The statute of limitations for war crimes


Christopher Cervantes
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There are several tired phrases that have to do with pain and forgiveness. One goes, “time heals all wounds.” While that may have some semblance of truth, that does not mean that forgiveness and justice can be achieved by the passage of time. It is when we are confronted by these truths that old wounds are opened.

Earlier this week, a 91-year-old German woman was charged as an accessory in more than 260,000 deaths in the infamous Auschwitz death camp. Under German privacy laws, the identity of the woman has been kept hidden from the various media outlets.

There are many factors in this story that leave many conflicted over the level of severity that is taken when sentencing the woman. She was a member of the Nazi Party and an officer in the military. However, her role was that of a radio operator. Additionally, she was 21 at the end of the war, a minor under then-German law. Her current age is also an issue, with some members of social media wondering if her health makes her fit to stand trial.

German officials have said the woman is fit enough to stand trial. Conversely, she will be tried as a minor given her age at the time of the crime. That is the entirety of the leniency that she should receive.

I am not an enemy of the elderly. I am an enemy of injustice, however. For the past several decades, Germany has only prosecuted the highest members of the Nazi Party. Under these guidelines, only roughly 100 Nazis have been convicted of war crimes. Lately, the German government has focused efforts to bring un-convicted war criminals to justice. This case has several similarities to that of Oskar Gröning, a 94-year-old who was sentenced to four years as an accessory to more than 300,000 counts of murder.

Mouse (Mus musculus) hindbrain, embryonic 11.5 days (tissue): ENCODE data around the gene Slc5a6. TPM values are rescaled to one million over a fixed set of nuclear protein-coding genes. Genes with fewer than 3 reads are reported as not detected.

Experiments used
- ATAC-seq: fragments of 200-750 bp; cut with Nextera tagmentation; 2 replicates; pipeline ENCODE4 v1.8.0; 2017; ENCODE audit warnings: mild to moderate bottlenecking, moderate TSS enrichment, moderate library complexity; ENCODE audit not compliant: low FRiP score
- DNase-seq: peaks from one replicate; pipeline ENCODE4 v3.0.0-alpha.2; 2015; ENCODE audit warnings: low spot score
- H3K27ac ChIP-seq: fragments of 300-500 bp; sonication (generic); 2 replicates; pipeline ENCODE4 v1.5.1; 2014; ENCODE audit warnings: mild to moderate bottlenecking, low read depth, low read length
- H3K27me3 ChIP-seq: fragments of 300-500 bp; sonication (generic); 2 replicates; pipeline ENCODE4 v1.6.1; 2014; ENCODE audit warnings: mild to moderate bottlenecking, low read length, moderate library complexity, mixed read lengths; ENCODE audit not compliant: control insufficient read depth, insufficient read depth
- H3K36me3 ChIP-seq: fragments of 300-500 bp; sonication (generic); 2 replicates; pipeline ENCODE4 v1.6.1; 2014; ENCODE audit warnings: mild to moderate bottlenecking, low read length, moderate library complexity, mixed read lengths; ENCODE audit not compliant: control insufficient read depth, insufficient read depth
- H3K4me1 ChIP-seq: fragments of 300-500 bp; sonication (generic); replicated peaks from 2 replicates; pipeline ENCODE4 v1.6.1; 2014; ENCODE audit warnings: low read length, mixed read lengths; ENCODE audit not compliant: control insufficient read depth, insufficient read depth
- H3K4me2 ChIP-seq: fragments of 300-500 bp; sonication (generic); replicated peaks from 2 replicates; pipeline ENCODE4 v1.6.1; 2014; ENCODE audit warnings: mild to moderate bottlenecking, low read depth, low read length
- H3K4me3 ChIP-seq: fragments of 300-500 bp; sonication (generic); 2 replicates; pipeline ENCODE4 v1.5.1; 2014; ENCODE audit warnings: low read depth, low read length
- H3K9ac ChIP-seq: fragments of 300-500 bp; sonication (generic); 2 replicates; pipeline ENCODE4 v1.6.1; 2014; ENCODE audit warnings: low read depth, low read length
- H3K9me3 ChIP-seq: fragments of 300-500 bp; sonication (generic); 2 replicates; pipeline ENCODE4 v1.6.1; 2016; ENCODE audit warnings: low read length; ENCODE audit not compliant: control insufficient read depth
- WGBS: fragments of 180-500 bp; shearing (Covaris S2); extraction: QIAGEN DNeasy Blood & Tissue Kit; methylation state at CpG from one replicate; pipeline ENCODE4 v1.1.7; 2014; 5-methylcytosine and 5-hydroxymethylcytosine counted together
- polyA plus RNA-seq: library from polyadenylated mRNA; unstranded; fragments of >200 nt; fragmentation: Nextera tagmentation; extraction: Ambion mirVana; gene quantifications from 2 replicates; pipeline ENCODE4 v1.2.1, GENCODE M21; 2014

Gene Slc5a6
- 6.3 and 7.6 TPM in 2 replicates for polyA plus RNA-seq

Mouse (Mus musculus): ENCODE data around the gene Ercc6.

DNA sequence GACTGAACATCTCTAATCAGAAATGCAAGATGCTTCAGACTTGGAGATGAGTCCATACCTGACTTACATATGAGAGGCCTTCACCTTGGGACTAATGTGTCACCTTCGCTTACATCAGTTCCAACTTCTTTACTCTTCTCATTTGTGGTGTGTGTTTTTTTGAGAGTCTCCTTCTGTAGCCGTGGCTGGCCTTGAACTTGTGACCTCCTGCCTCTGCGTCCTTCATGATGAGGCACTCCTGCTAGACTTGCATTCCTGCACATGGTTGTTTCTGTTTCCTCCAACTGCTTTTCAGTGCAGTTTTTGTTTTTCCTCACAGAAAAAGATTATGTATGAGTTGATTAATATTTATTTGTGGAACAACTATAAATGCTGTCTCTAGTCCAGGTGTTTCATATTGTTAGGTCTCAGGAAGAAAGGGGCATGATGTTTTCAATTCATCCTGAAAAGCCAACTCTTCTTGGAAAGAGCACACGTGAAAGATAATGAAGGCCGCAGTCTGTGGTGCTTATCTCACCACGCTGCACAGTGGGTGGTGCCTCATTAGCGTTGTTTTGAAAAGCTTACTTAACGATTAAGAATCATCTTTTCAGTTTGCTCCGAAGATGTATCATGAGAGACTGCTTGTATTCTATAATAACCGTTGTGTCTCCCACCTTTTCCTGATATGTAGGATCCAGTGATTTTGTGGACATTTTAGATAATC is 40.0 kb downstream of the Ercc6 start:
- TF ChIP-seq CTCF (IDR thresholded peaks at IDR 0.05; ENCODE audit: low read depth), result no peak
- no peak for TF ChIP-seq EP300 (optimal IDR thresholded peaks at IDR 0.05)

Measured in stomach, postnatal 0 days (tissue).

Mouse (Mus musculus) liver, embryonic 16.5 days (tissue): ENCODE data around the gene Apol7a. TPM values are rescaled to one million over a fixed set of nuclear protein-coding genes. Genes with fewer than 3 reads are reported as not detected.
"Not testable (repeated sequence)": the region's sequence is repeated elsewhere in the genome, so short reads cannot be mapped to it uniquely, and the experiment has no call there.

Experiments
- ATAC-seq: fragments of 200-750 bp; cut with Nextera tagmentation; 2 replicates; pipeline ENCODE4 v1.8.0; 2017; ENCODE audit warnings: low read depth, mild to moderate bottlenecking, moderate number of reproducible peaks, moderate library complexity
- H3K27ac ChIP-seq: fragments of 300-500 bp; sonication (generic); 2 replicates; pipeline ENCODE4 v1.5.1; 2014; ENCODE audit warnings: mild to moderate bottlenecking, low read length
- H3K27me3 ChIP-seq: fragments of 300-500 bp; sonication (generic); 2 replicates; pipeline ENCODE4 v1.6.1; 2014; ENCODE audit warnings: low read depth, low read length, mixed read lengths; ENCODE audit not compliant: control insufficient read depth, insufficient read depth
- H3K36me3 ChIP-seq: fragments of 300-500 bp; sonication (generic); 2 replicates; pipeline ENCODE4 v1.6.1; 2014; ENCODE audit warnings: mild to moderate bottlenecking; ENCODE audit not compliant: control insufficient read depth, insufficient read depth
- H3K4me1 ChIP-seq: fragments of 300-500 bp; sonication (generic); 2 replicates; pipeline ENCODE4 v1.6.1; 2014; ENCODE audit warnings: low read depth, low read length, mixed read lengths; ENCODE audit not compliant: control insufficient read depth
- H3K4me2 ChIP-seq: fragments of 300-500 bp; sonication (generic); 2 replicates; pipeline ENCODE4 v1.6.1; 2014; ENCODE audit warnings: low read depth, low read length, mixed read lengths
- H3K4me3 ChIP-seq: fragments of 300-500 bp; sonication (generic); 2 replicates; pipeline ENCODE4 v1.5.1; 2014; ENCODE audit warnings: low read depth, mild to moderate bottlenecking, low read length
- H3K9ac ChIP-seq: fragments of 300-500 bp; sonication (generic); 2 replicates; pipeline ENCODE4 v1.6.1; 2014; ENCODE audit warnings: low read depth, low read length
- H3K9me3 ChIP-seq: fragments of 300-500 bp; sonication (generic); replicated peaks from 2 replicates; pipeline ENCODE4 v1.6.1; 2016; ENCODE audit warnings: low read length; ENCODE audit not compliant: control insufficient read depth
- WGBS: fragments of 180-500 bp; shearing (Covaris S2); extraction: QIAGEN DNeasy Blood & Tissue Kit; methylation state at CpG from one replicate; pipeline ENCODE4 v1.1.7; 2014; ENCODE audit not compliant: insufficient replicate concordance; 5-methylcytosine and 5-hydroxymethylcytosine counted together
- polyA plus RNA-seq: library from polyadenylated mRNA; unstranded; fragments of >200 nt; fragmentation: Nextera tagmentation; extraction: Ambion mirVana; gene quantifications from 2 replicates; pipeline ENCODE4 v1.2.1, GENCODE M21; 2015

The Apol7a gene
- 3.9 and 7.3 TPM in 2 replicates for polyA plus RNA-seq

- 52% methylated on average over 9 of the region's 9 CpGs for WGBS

University of Iowa student Jacob Allman believes that special consideration should be given in the case of the unnamed woman. “No one is denying that Auschwitz was a horrible place full of horrible deeds. But this is 70 years later,” he said. “I think, if this woman has lived her life as a model citizen, if she has dissolved her affiliation with the Nazi Party, then her circumstances should be looked at closer.”

This is the underlying problem. In a situation such as this, which should take precedent: justice or forgiveness? Well, there is a reason that there is no statute of limitations in murder. It is because that it is seen as the worst of the worst. The woman may have had a life full of wonderful deeds, but that does not erase the cruelties and atrocities that took place at nightmare that was Auschwitz. She is being tried as a minor, and Gröning (a man with a higher body count) was given as little as four years for 300,000 deaths. The generosity shown to her is enough. It is necessary for justice to be carried out.

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